Ashlee Moses, Ph.D.

How infectious agents, especially newly emergent viruses, cause diseases including AIDS and AIDS-related cancers is still not completely understood. Understanding viral pathogenesis is critical to developing treatments for viral infection and infection-associated diseases.

Ashlee Moses's laboratory studies viral pathogenesis with a particular emphasis on gamma herpesviruses and the development of appropriate cell-based and animal translational disease models. A major focus is the study of Kaposi sarcoma herpesvirus (KSHV), with the goal of deciphering the virus-host interaction and identifying therapeutic targets for KSHV-associated cancers, particularly Kaposi sarcoma (KS), an angioproliferative spindle cell tumor. Dr. Moses developed a unique endothelial cell-based in vitro model for KS, and she and her colleagues are using this model in coordination with molecular and genetic techniques to understand the role of KSHV infection in angiogenesis and tumorigenesis. Current projects are focused on understanding the role of HO-1 (a heme-degrading enzyme induced by KSHV infection that is robustly expressed in KS tumors) in KSHV pathogenesis and on determining how and why KSHV manipulates iron metabolism and antioxidant defense pathways in infected cells. They are also using a macaque homolog of KSHV, rhesus rhadinovirus (RRV), in order to benefit from a non-human primate model of disease. This work will increase understanding of KSHV pathogenesis and may identify novel therapeutic targets for KS treatment. KSHV-induced cellular proteins are also implicated in the development of other cancers. Thus, this line of research has broader implications for cancer development and therapy. Dr. Moses is also collaborating with VGTI researchers to understand the role of a novel simian herpesvirus, JM rhadinovirus (JMRV), in Japanese macaque encephalomyelitis (JME), a spontaneous inflammatory demyelinating disease that occurs in the ONPRC's Japanese macaque colony. JME represents a promising animal model for demyelinating conditions such as multiple sclerosis for which a viral and/or autoimmune component is indicated. Work by the Moses laboratory in the JME model focuses on blood-CNS and blood-spinal cord barriers and JMRV infection of endothelial cells from these specialized tissue sites. Dr.  Moses has also worked with several other viruses including HIV, SIV, Zika virus, West Nile virus and cytomegalovirus.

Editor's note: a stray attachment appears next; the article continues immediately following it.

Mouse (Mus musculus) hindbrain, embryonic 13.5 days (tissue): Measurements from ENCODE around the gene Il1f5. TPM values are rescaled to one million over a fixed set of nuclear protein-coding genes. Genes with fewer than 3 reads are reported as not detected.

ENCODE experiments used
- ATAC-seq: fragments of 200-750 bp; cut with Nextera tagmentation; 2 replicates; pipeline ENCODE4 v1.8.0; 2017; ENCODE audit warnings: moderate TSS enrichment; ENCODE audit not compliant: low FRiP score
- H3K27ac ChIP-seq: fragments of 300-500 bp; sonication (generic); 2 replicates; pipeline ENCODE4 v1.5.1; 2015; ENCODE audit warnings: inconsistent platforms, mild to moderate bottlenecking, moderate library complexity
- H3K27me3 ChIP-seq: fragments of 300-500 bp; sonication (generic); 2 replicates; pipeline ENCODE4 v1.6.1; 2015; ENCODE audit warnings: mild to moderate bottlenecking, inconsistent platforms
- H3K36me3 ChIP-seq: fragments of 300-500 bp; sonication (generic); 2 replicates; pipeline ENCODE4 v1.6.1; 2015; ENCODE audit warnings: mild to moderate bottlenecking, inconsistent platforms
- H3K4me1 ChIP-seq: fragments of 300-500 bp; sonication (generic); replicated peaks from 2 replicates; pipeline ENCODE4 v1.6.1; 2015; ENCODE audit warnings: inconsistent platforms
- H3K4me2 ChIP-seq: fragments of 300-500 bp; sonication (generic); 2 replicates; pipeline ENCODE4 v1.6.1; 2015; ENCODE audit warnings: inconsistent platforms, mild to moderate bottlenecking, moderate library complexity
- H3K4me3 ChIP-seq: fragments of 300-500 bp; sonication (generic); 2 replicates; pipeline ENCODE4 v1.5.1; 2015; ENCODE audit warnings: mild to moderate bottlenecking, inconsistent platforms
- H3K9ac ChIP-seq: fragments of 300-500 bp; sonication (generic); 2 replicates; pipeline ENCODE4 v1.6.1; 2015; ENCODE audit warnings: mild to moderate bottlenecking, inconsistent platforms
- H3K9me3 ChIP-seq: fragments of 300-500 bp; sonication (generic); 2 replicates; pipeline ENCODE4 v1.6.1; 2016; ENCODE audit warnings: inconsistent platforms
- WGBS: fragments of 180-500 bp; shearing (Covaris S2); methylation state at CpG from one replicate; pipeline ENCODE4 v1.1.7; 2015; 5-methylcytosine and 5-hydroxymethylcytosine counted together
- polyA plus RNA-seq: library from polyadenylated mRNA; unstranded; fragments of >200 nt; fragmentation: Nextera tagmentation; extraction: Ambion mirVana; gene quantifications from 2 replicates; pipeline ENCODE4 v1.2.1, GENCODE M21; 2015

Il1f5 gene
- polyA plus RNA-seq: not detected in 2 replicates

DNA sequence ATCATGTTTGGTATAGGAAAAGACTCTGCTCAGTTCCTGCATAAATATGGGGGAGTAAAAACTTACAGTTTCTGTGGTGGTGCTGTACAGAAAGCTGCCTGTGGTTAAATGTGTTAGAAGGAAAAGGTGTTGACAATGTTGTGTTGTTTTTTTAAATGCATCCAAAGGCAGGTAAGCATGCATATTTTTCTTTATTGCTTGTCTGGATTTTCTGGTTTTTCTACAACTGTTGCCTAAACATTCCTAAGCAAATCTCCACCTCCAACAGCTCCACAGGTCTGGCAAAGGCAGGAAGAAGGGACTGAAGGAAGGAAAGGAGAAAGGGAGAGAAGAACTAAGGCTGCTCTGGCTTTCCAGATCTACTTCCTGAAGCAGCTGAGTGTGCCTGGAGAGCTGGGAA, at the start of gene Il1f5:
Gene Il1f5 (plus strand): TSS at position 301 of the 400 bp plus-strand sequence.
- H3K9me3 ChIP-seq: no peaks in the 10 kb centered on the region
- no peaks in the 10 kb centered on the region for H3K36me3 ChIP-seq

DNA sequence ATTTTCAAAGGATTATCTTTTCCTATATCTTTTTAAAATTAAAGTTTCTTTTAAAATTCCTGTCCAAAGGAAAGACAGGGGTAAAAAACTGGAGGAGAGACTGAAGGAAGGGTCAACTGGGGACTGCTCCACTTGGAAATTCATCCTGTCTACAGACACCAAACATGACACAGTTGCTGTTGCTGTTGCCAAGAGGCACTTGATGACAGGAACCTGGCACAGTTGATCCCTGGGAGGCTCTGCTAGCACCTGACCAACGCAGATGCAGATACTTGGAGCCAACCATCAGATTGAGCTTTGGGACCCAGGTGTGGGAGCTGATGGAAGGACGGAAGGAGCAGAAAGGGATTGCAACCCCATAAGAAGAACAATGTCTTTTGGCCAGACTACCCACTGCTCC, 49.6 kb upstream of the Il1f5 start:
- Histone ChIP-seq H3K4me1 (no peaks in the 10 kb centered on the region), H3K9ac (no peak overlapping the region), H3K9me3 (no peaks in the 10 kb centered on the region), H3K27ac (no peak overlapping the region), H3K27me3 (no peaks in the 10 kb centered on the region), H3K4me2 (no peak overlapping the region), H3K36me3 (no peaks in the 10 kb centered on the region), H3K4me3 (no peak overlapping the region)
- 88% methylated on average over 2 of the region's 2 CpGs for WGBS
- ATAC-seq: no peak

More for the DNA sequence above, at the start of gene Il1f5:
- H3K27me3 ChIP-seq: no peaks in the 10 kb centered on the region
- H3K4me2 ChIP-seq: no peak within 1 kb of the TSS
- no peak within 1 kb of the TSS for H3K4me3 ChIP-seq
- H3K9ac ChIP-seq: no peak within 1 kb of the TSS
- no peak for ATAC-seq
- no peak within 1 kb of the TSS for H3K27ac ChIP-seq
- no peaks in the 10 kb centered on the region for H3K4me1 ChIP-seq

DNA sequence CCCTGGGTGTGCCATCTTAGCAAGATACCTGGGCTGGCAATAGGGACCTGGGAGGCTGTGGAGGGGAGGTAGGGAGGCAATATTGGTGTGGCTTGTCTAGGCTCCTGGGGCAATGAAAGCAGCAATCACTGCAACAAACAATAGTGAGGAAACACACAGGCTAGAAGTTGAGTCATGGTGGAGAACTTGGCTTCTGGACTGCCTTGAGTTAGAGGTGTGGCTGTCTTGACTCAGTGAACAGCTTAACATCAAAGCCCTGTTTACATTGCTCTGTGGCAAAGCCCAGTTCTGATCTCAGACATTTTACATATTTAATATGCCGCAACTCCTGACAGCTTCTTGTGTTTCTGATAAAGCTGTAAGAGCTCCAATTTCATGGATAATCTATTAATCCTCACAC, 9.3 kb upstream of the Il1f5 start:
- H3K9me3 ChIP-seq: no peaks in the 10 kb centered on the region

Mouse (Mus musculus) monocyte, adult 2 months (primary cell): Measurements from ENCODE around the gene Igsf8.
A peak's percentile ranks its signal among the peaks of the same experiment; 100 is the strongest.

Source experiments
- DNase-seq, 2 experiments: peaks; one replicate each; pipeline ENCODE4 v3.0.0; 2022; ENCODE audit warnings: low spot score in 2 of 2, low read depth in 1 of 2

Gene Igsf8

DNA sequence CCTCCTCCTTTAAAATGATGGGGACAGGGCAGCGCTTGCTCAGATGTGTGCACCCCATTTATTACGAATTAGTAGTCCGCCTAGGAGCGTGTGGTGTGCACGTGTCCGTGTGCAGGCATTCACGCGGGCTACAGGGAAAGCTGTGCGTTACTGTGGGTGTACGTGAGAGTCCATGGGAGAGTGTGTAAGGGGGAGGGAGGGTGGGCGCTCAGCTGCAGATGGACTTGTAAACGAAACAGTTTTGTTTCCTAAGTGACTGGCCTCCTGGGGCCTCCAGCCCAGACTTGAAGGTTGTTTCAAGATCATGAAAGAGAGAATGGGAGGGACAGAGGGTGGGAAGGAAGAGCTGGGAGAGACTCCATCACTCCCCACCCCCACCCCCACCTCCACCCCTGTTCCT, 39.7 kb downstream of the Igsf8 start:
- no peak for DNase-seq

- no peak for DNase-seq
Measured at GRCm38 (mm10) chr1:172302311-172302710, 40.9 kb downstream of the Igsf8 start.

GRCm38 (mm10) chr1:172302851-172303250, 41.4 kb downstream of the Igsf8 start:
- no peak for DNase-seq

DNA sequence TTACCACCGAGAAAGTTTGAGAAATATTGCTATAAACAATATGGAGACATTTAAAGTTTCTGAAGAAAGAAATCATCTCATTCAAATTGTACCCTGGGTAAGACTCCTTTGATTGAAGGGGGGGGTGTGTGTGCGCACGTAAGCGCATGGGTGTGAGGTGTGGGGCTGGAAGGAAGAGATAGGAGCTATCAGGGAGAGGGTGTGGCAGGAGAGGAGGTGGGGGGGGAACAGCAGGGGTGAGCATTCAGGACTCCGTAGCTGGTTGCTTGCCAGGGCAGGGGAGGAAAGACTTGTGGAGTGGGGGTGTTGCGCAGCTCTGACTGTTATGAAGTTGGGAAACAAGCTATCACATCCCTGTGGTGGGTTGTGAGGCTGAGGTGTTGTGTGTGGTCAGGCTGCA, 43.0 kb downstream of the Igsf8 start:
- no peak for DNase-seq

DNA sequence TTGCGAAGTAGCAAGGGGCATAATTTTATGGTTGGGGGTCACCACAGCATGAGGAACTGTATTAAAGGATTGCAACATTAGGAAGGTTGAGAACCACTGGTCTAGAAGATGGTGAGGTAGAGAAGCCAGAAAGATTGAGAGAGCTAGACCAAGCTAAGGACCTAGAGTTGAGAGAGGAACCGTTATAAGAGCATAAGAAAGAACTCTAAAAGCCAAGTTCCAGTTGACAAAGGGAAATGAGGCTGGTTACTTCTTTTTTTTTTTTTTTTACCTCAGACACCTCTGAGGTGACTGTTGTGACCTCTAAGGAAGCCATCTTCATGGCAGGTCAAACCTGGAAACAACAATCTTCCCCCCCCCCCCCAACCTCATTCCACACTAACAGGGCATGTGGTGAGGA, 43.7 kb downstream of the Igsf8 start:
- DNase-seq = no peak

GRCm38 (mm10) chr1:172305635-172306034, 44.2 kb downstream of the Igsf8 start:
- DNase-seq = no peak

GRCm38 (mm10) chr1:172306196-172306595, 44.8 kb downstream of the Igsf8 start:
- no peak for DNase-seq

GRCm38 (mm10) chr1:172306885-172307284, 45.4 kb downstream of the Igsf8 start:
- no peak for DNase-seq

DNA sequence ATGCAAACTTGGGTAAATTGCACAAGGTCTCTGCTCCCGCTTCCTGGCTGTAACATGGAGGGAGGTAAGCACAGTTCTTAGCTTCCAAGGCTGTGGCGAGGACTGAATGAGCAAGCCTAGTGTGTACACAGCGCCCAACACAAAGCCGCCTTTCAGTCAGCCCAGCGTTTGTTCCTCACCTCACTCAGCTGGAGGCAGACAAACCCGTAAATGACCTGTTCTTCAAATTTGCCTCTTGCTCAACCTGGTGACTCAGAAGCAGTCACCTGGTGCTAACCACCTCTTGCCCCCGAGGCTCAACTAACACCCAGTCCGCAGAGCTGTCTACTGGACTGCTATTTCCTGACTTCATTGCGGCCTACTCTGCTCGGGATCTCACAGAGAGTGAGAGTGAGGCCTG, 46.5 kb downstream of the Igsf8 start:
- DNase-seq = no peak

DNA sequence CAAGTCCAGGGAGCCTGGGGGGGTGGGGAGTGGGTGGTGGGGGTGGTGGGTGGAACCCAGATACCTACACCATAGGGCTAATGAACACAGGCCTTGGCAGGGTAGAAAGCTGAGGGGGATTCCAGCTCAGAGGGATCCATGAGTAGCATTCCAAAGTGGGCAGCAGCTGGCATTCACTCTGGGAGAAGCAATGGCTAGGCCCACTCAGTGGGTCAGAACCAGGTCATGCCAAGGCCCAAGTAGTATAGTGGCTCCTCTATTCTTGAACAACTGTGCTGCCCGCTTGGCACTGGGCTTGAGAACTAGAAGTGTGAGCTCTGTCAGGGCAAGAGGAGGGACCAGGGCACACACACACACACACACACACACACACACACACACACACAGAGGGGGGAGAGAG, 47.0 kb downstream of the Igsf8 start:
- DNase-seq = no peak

Ashlee Moses is an Associate Scientist in the Division of Pathobiology and Immunology at the OHSU Oregon National Primate Research Center (ONPRC) and a Professor at the OHSU Vaccine and Gene Therapy Institute (VGTI). After being awarded her B.S. at Rhodes University in 1985 and an honors degree at the University of the Witwatersrand in 1986, both in South Africa, she earned her Ph.D. at the University of Wollongong in Australia in 1990. She conducted postdoctoral research at the Scripps Research Institute in San Diego and in the Department of Molecular Microbiology and Immunology in the School of Medicine, OHSU, and became an Assistant Professor at OHSU before joining the ONPRC in 1999.